In the morning I decided that in the interest of looking nice and swanky for the wedding I would get a haircut. This was a pretty enjoyable experience all in all and as well as a hair cut I got a wash and a few strange slaps around the head that I was inclined to view as a massage. Apparently I was grossly over charged but once again the magic figure of $2.50 failed to shock me.

All primed and decked out in my new punjabi i was ready to role and after a quick stop to pick up some of the girls in Dhaka we were really on our way. Now unlike an Aussie wedding where there is a ceremony and then a reception it was very hard to figure out what was happening at all. As far as I could tell there was a room full of people who in a seemingly endless procession sat down to eat. Sometime during the afternoon the bride and groom turned up seperately and sat at opposite ends of the room on what was kind of like a small bed with a roof, can't really think of a better description. They could not actually see each other which apparently is part of the tradition.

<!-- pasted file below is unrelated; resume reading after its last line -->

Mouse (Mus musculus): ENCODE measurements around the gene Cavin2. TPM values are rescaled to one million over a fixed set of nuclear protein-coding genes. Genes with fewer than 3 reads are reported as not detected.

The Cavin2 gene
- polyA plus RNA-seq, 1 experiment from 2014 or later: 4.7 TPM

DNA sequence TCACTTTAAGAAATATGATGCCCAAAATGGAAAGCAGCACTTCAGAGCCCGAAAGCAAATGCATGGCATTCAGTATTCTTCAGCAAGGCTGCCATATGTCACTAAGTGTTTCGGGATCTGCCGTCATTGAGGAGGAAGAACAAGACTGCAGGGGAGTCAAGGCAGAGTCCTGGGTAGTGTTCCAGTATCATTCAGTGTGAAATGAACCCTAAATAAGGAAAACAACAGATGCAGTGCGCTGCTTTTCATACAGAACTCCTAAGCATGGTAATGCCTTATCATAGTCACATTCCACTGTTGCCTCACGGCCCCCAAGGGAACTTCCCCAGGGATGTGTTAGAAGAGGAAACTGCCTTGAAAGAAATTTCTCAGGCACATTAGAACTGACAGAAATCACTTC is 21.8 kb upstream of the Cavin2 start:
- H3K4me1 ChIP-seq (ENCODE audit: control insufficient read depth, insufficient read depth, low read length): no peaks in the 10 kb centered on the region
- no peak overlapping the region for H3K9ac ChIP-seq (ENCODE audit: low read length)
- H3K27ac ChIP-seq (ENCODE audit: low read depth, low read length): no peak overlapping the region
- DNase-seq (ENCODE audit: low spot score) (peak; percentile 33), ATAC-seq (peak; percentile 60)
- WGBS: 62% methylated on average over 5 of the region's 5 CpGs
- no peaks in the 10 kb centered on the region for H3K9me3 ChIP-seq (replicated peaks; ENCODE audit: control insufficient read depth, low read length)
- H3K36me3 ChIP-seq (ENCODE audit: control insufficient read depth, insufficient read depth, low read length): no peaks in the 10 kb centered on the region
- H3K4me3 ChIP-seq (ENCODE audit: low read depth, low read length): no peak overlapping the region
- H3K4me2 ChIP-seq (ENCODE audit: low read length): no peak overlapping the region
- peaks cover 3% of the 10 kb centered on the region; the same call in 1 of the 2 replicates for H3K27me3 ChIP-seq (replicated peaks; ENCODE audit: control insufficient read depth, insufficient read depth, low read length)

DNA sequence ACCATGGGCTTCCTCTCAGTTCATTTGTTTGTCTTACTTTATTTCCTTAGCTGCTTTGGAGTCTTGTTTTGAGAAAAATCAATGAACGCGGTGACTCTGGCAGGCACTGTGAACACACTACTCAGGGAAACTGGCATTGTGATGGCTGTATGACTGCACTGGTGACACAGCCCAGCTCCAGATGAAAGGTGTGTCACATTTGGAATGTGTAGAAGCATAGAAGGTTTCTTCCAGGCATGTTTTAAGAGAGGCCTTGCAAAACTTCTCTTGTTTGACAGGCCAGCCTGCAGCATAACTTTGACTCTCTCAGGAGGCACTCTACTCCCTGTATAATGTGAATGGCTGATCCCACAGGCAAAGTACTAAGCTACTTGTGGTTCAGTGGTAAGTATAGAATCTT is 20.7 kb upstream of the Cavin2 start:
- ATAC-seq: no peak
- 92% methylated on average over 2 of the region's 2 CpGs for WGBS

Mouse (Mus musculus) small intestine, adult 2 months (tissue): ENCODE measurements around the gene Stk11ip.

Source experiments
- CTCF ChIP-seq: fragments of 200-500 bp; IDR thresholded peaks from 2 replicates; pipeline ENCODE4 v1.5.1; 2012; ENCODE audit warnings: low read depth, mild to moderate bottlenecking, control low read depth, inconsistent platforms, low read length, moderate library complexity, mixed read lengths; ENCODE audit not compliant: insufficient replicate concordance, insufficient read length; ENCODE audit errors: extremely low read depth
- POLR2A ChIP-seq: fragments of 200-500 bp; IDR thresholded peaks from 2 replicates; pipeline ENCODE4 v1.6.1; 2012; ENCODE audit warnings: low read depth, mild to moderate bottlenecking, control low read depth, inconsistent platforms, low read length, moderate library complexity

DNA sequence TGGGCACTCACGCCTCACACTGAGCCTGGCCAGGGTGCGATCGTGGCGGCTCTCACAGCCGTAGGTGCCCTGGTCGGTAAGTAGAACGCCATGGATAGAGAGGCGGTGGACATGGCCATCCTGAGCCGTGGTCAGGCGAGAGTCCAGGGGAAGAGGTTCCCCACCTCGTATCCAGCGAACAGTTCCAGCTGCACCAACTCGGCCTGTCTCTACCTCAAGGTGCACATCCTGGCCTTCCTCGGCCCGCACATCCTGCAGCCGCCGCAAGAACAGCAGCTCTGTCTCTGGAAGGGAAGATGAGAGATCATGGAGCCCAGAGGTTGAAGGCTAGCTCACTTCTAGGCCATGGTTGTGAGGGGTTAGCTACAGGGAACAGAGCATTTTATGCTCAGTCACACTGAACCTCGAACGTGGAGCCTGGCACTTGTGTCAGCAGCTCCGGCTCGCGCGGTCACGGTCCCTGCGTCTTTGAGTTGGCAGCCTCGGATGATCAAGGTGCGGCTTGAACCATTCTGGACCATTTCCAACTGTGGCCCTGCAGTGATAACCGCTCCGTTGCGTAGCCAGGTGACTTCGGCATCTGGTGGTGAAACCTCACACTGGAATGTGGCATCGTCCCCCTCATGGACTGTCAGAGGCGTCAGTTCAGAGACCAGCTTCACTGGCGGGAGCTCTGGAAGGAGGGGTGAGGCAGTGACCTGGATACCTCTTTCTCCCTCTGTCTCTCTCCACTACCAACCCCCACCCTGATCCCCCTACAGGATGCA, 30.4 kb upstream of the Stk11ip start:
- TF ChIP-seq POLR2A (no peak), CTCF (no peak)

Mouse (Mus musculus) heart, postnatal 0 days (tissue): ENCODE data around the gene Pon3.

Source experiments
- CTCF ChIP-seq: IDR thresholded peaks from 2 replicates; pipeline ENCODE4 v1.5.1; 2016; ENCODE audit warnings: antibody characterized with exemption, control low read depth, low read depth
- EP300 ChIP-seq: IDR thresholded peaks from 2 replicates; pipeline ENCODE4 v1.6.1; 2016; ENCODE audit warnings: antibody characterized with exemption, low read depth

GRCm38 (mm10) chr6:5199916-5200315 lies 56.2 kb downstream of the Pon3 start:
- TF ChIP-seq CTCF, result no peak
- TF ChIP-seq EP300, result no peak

They were both dressed up to the absolute nines in traditional clobber which seemed to include a lot of gold necklaces, earings, bangles and glitter for the bride and a funny pair of shoes and funny hat for the groom.

Have been told this machine may shut down any minute so will post this and continue.... stay tuned.
Weblog Commenting by HaloScan.com

Thursday, August 07, 2003

Hunter gatherer instincts... 

Well have almost made it to the end of another week which has been one of the hottest yet, clear blue skies no rain in sight and you know that when the locals are having a whinge that it's a-ok for you to have one too. I'm not sure if my ability to concentrate for any extended period of time has been affected by the heat but I cna't seem to put my mind to anything at all this week, I try to do some reading and find that I've turned the page but don't have a clue what was on the previous page, feel like a 10 year old with ADD. I guess it's all part of the fun. Actually managed to put a few good hours in formatting lecture notes that had been written by someone else.... Hooray for me!

Went shopping yesterday and so will make an attempt at describing Savar Bazar. Its a fairly big sprawl of shops, more in the Sydney arcade style than the westfield shopping town kind of style. Wasn't too bad in the outside bits yesterday as it hasn't rained for a while but if it has can get quite muddy, which isn't too much of a problem because they always seem to have a few bricks to place strategically in the big puddles.